fig tree

My fig tree in a large pot had 20 figs this year -usually has 5 or 6- but they fell of when nearly ripe. My daughter says it is because I didn't water it in the hot weather. I thought figs liked it hot and dry - am I wrong? Now that its leaves have fallen I see I have about 60 new medium sized green figs. Do I remove these to make room for next year's crop or leave them to overwinter?
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Patricia Thorpe

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On Nov 13, 3:32 am, Patricia Thorpe <Patricia.Thorpe.

Anything grown in a container will need regular waterings in warm weather regardless of how 'drought tolerant' the plant is supposed to be. That's one of the basic differences between container gardening and inground gardening. Uneven watering - allowing the pot to dry out too much between waterings, then soaking it - will stress the plant and often allows for premature fruit drop. Access to adequate soil moisture is essential when the plant is forming and developing fruit. Next season, make sure watering is monitored more carefully, keeping the potting soil evenly moist, niether too wet or too dry. You should get a better crop to harvest :-) And site the container where it get reflected heat - the heat is good and will help the plant set and ripen fruit better. Just keep it properly watered. :-))
And ignore the leaves. Edible figs are deciduous plants and it will lose that foliage soon, to be replaced by new growth in spring. These are pretty tough plants and can tolerate being killed back to the root system with cold and resprouting easily. But depending on where you live, you might want to move the container to a protected location for the winter.
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Figs have 2 crops a year, the spring (breda crop) and the autumn (main) crop. If you have 60 figs on it now, those fruit could be your main Autumn crop. It's hard to know though given that we can't see it and don't know when the 20 figs fell off.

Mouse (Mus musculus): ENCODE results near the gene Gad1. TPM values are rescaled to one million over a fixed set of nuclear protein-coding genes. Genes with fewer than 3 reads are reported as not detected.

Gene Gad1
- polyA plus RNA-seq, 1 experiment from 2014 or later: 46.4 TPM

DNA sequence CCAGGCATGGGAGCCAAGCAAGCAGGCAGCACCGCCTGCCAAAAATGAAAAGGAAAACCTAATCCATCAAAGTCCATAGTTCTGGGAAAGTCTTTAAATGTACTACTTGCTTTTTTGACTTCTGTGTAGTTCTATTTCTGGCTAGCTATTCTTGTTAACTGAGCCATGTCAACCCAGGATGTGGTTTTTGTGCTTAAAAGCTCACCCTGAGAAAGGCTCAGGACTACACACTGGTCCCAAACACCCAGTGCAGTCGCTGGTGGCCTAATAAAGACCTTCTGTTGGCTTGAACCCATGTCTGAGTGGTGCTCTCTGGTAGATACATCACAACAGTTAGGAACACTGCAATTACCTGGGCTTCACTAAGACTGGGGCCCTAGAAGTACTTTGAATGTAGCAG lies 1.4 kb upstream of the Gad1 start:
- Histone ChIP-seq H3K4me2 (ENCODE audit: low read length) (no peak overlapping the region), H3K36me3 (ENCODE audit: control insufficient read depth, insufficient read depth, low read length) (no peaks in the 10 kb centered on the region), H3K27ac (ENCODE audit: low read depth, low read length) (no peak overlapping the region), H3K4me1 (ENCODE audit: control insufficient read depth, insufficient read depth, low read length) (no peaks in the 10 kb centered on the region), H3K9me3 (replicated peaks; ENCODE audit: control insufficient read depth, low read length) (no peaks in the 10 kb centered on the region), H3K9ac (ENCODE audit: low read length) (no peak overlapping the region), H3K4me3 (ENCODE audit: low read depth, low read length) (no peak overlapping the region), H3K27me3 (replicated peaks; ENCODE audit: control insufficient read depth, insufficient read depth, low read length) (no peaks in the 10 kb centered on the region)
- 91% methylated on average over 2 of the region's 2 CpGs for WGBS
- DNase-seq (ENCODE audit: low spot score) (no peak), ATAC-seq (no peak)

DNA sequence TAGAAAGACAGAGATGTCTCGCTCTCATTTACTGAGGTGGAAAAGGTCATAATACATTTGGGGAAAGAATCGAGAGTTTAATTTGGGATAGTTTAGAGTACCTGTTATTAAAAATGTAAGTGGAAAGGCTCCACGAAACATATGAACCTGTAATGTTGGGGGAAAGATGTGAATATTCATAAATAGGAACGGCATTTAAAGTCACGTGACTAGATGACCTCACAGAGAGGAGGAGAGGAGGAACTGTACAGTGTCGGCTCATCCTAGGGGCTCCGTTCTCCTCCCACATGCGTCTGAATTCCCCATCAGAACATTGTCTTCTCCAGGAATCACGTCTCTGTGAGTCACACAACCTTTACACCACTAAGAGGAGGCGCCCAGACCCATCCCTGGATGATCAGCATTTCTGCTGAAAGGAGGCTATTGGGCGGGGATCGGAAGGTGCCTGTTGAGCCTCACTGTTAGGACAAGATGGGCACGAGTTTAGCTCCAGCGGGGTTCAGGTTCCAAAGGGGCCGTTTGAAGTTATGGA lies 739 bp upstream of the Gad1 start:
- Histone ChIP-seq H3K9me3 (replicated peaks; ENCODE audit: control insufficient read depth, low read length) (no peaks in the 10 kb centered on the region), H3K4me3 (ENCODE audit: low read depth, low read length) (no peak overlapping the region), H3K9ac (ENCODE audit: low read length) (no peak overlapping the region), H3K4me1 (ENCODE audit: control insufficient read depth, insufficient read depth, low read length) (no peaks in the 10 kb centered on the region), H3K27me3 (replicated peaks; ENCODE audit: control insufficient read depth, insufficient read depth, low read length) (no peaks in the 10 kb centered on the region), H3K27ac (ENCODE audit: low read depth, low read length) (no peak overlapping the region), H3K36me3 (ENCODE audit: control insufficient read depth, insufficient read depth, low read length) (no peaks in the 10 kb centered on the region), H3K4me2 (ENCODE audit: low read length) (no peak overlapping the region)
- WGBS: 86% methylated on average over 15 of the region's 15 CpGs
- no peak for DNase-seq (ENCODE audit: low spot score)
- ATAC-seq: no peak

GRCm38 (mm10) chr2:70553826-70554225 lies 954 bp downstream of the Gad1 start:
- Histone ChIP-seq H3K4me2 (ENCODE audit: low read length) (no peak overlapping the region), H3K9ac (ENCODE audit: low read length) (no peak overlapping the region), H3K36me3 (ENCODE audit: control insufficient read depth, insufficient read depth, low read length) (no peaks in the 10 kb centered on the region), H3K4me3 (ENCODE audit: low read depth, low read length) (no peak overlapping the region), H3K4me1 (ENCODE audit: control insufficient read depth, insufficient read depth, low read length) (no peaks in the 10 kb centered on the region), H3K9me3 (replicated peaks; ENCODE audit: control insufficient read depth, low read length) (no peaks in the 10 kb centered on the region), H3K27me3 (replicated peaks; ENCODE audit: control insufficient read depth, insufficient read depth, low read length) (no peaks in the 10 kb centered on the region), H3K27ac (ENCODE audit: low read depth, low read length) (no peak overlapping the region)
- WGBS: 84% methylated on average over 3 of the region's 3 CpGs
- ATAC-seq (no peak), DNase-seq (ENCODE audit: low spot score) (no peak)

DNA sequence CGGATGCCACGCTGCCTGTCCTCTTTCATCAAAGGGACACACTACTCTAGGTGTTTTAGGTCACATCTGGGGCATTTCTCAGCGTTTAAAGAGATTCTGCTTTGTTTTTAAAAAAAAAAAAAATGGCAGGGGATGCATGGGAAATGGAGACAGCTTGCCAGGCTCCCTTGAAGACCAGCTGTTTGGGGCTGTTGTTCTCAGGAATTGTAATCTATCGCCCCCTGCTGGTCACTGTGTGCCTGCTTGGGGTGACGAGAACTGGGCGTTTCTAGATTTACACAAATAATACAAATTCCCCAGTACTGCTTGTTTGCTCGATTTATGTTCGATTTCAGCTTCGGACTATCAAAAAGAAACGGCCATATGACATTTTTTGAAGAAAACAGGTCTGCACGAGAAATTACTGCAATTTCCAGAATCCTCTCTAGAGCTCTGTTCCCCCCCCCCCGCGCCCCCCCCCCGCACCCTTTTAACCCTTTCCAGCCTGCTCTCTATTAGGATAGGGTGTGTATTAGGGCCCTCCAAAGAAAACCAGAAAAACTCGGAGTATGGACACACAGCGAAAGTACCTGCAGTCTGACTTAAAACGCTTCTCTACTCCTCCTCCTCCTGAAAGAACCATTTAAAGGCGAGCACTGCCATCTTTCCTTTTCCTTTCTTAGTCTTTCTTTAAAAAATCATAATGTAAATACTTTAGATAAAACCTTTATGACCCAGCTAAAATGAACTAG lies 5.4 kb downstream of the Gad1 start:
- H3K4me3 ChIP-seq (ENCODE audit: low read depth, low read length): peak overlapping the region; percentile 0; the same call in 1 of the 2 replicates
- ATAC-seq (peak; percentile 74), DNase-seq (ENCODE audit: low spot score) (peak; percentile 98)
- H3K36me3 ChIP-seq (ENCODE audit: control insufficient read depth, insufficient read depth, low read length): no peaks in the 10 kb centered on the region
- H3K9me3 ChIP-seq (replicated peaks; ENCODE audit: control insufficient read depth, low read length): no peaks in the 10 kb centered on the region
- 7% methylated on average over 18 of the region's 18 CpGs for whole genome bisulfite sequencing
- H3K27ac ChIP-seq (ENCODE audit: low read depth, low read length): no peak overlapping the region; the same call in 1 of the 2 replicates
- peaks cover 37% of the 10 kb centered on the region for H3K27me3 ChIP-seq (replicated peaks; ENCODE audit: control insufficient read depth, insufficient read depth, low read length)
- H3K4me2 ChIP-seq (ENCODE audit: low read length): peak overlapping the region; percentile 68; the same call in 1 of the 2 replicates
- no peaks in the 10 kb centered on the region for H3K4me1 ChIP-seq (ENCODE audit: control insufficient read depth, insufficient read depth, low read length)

In fact having just written that, it'd make sense to me to say that the 20 figs that fell off were your Spring Breda crop and your 60 remaining figs are your autumn crop that haven't managed to reach maturity.
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People who grow figs in tubs are all warned about fig drop should they dry out. I solved this problem by putting large 1.5" or so holes in the bottom of the 20 gallon pot and I place them on bare dirt. During the growing season the figs put down roots into the bare dirt and get surrounding water. In fall when I move them into the heated garage I prune the top and then rip the pots up which "prunes" the roots. I do, however, water the figs faithfully. The leaves which are usually standing straight out will show a bit of limping.
After leaves drop the breba crop can pop out any time and they look greenish 1-2" long pencil thin with a little bulb on the end. They always pop out when the days get longer and/or after a warm spell. Even in the 45oF garage the figs have to be watered. They drop easily. I have to be careful moving the figs out because the breba drop if bumped.
The little round ones are main crop. I wouldnt remove anything. I removed my breba one year. sheesh.
Ingrid
On Sat, 13 Nov 2010 11:32:51 +0000, Patricia Thorpe

Somewhere between zone 5 and 6 tucked along the shore of Lake Michigan on the council grounds of the Fox, Mascouten, Potawatomi, and Winnebago
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